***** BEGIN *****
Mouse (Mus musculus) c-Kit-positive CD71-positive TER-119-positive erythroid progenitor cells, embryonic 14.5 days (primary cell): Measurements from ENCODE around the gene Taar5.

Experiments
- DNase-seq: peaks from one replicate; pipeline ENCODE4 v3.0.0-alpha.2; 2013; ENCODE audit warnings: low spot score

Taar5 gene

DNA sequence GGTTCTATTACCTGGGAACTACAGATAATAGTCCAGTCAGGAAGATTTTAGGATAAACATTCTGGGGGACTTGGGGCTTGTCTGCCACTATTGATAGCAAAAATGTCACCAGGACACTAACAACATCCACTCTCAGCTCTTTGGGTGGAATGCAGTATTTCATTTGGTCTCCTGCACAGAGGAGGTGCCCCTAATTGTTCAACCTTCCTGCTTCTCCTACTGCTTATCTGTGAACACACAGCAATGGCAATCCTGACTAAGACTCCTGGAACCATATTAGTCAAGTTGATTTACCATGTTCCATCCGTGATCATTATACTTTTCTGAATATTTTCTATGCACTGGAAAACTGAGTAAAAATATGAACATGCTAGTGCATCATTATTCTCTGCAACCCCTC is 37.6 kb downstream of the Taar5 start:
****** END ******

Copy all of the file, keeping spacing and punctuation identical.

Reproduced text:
Mouse (Mus musculus) c-Kit-positive CD71-positive TER-119-positive erythroid progenitor cells, embryonic 14.5 days (primary cell): Measurements from ENCODE around the gene Taar5.

Experiments
- DNase-seq: peaks from one replicate; pipeline ENCODE4 v3.0.0-alpha.2; 2013; ENCODE audit warnings: low spot score

Taar5 gene

DNA sequence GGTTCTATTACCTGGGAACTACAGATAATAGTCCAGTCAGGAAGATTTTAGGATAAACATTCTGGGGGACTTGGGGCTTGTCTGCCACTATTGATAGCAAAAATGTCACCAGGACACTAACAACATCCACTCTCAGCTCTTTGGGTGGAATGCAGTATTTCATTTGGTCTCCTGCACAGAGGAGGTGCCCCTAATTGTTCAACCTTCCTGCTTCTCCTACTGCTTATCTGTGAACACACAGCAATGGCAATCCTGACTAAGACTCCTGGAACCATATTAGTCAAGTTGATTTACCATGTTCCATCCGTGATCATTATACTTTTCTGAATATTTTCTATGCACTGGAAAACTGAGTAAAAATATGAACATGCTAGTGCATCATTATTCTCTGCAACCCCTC is 37.6 kb downstream of the Taar5 start: